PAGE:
July 31, 2013 - Struggling with waning sales of its wood-winged Viking series of airplanes, in the late 1970s Bellanca Aircraft was looking for a new design that might pique the interest of prospective buyers. As it turned out Marvin Greenwood, an aircraft designer without a factory, had, at least what should have been, a competitive design ready to go.
Greenwood, a designer known for the twin-tail, egg-shaped Anderson-Greenwood AG-14 airplane from the early 1950s, had a plan for an all-metal, six-place, T-tail, retractable single in the same class as Bonanza and Mooney products of the era.
A partnership deal was struck, and the Bellanca AT-250 Aries was born, with a 250-hp Lycoming IO-540-B4C5.
Ultimately Bellanca built only four of the craft at its Alexandria, Minnesota, factory. One - possibly the only flying example - is here at EAA Oshkosh 2013.
"I had a partner that had a Bellanca with a triple tail," Jim Rhoades of Pleasanton, California, and an original owner of the Aries said when asked about how he came to acquiring the craft.
"Bellanca people are funny," he said. "We were looking to buy an airplane in a partnership. He wanted to stay with a Bellanca, and I wanted to go with a Bonanza."
Ultimately a deal was struck that fit within the partnership budget, and in 1981 the rare, but brand new, airplane settled into a life of personal transportation.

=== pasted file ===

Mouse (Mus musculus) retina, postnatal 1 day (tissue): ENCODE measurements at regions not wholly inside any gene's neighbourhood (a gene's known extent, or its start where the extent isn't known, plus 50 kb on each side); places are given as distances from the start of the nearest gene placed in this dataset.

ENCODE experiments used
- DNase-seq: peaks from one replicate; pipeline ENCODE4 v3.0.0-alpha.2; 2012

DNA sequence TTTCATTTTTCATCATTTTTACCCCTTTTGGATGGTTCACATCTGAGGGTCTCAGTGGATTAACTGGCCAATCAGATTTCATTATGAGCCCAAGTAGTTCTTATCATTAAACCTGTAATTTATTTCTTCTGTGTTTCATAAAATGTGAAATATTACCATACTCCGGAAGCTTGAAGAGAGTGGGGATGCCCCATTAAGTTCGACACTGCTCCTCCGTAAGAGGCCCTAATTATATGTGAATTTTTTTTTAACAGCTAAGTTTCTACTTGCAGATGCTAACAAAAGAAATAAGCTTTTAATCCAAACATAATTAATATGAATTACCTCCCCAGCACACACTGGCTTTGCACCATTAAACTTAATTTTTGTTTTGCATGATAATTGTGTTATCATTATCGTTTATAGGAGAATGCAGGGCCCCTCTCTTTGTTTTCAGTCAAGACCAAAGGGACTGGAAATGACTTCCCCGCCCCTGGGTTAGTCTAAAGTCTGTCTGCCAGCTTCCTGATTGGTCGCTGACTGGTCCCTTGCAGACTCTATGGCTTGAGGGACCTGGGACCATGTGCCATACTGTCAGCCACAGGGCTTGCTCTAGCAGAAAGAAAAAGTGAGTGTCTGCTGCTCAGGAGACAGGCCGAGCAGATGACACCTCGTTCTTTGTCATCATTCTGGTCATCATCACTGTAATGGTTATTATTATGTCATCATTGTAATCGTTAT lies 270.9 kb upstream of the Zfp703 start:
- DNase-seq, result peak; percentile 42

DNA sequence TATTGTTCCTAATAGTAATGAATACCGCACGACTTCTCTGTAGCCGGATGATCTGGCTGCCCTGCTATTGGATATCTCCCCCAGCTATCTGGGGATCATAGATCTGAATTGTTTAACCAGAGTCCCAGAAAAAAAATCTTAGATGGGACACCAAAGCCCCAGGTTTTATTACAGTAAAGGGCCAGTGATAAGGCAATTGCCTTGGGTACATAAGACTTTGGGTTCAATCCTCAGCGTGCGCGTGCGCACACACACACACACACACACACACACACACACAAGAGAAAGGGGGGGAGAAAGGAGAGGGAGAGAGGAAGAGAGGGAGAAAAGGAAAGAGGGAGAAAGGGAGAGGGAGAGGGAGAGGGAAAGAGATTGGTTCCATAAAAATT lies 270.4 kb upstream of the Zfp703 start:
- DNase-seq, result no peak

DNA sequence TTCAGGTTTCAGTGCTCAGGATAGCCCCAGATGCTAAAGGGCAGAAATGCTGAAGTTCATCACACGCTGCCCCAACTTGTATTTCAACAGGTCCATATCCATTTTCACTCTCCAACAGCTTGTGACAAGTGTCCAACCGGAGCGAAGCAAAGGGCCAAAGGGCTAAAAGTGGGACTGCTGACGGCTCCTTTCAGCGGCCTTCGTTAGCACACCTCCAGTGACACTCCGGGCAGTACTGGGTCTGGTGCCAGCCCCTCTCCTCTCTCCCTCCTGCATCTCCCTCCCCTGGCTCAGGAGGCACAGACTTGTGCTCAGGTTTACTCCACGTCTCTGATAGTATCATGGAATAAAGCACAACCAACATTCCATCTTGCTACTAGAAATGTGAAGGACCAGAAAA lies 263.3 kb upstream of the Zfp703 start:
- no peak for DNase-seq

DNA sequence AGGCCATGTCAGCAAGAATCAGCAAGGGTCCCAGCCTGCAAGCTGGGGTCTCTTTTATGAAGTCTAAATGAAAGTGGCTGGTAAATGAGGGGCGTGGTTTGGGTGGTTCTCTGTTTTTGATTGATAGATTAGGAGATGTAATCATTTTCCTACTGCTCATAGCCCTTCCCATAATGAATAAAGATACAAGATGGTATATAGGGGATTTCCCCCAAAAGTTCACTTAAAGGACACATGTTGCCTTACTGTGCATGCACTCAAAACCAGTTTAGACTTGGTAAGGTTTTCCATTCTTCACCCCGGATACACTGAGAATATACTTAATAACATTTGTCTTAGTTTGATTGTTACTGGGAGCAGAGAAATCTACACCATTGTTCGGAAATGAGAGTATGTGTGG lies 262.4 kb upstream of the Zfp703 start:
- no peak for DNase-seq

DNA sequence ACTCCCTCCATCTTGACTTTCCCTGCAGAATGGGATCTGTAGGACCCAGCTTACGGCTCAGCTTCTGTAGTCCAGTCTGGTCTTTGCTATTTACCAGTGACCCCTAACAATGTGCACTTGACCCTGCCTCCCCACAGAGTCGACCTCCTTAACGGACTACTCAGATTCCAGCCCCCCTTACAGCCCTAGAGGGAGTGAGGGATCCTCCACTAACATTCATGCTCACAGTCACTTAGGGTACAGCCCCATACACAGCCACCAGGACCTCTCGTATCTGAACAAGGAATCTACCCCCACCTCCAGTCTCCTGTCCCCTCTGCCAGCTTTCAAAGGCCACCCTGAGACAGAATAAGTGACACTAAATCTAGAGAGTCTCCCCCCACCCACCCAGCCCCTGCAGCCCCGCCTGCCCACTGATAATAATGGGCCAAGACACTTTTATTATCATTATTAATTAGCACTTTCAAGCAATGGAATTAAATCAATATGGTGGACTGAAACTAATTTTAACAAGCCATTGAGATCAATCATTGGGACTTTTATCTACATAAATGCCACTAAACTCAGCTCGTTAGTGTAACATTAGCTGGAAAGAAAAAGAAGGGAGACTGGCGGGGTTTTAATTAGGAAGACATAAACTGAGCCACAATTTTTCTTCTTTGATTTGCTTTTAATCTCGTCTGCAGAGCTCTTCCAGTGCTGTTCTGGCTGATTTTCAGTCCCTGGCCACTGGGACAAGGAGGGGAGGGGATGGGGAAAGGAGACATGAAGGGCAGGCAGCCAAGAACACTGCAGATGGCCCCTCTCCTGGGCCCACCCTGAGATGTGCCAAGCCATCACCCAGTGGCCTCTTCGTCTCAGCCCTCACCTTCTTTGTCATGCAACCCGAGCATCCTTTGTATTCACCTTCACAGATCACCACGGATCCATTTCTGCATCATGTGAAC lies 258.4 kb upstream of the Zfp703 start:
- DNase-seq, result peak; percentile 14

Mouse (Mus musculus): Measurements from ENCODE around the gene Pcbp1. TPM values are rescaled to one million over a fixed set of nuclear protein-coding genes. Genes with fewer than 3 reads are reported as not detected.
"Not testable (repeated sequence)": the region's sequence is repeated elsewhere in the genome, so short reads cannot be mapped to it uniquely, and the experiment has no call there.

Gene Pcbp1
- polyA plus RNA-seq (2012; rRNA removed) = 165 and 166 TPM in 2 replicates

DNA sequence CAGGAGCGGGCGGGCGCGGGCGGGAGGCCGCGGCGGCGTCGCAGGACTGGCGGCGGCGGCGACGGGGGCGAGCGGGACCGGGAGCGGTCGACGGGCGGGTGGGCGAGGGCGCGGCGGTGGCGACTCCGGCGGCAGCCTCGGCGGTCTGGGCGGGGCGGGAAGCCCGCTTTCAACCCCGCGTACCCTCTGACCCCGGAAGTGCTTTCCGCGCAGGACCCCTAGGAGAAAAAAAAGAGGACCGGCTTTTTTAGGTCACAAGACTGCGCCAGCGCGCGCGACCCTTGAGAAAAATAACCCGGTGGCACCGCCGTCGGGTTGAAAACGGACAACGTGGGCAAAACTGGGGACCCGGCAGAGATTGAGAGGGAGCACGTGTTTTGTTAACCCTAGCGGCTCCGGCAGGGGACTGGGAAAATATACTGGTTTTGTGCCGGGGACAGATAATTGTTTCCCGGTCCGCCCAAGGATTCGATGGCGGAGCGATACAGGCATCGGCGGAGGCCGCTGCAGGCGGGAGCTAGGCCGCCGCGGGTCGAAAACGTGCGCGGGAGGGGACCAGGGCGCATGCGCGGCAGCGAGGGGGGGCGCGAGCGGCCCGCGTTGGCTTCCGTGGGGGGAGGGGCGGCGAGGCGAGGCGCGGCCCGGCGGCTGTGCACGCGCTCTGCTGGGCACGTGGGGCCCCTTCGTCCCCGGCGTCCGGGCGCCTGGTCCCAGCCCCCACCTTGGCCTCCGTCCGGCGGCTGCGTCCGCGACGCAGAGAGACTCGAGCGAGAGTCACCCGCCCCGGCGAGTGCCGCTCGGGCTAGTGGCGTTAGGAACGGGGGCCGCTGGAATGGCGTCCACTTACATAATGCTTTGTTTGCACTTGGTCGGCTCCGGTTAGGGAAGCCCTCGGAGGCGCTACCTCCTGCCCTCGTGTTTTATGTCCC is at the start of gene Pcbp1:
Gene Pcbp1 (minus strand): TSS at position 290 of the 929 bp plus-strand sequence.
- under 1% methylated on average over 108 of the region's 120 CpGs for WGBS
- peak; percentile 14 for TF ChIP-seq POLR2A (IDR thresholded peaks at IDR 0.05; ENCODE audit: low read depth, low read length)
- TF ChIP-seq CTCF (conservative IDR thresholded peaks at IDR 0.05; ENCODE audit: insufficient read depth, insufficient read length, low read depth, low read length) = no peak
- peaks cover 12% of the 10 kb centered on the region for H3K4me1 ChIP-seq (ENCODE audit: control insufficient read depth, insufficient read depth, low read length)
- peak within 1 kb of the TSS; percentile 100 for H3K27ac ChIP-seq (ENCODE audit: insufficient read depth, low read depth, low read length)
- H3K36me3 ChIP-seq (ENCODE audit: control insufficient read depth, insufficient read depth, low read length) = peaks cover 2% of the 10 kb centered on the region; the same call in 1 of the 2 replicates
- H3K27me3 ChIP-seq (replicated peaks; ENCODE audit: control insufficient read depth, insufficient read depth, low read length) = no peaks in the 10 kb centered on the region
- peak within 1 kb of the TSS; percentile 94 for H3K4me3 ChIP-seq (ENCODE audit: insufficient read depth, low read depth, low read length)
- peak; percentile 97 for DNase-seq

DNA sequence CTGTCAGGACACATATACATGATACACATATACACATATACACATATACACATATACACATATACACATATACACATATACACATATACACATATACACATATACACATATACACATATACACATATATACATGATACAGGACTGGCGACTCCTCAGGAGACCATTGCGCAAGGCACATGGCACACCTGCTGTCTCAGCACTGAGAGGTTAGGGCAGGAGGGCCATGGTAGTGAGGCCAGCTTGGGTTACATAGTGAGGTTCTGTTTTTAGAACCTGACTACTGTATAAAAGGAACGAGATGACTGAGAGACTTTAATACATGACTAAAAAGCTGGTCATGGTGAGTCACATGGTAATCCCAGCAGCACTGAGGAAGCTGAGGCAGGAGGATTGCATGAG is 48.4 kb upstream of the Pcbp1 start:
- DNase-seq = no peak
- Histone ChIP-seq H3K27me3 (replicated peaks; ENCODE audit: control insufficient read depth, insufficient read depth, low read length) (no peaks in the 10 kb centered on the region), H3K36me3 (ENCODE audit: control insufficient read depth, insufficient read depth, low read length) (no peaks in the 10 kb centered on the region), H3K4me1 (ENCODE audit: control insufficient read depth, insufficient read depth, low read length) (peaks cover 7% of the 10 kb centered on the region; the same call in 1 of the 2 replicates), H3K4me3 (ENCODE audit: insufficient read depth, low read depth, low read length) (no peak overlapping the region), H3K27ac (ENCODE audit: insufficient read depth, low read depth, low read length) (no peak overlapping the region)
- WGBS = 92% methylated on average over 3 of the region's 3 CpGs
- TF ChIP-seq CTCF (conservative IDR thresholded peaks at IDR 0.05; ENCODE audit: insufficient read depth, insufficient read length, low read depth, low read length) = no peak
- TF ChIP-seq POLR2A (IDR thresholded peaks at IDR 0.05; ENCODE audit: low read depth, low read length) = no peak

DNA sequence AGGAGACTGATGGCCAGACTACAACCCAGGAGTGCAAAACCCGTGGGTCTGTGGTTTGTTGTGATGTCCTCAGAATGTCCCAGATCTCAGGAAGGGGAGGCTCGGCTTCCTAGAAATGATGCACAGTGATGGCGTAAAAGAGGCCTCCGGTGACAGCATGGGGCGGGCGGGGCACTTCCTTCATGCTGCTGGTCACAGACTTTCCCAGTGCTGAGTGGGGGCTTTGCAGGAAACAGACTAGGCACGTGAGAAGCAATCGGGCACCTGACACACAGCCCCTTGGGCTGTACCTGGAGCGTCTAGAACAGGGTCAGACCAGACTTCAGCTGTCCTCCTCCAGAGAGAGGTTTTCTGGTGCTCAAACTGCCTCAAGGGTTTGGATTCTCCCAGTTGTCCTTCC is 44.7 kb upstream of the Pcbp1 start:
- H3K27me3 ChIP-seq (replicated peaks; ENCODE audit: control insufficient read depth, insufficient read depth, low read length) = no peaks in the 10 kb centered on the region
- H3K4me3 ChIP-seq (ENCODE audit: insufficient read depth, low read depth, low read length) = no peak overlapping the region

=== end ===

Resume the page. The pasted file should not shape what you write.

Rhoades indicated the airframe now has 2,400 hours on it, and other than normal maintenance and an engine change forced by a crack in the crankcase, the plane has been problem-free.
Early on there was a bit of trepidation regarding the tail configuration.
"We were worried since the [Piper] Lance had problems with the T-tail ... it has not been an issue at all," he said. "It has really been a good plane. We don't have any complaints."
This is the Aries' third trip to AirVenture. On its first visit in 1992, Rhoades met Cleo Bickford, the original Greenwood and Bellanca test pilot.
"He was very helpful and managed to keep some parts around," Rhoades said. "I had a door handle that had a crack in it, and he went back up to his barn and found one for me and sent it to me."
Very early in the type's history two of the other three Aries examples ended up with aviation museums. An attorney in the Chicago, Illinois, area had been actively flying the other.
Bickford did retrieve one of the museum craft, and although he has since passed away, his family still has the airframe.
Family vacations are a prime mission for the Aries. From his base in California Rhoades often visits Cabo San Lucas in Mexico and a favorite lake northeast of Vancouver, British Columbia.
"We love it," Rhoades said. "We file flight plans for 200 mph, and the rate of climb is just terrific. I hardly ever go gross weight so I climb out at 1,250 to 2,000 fpm."
The plane's 76 gallons of usable fuel capacity give it roughly 1,000 miles of range.
Several times over the years Rhoades had considered parting ways with the rare bird.
"I thought about selling it because we are in construction in California, and it's not too healthy there," he said. "But whenever we came [to AirVenture] - the other two trips - we just fell in love with it again."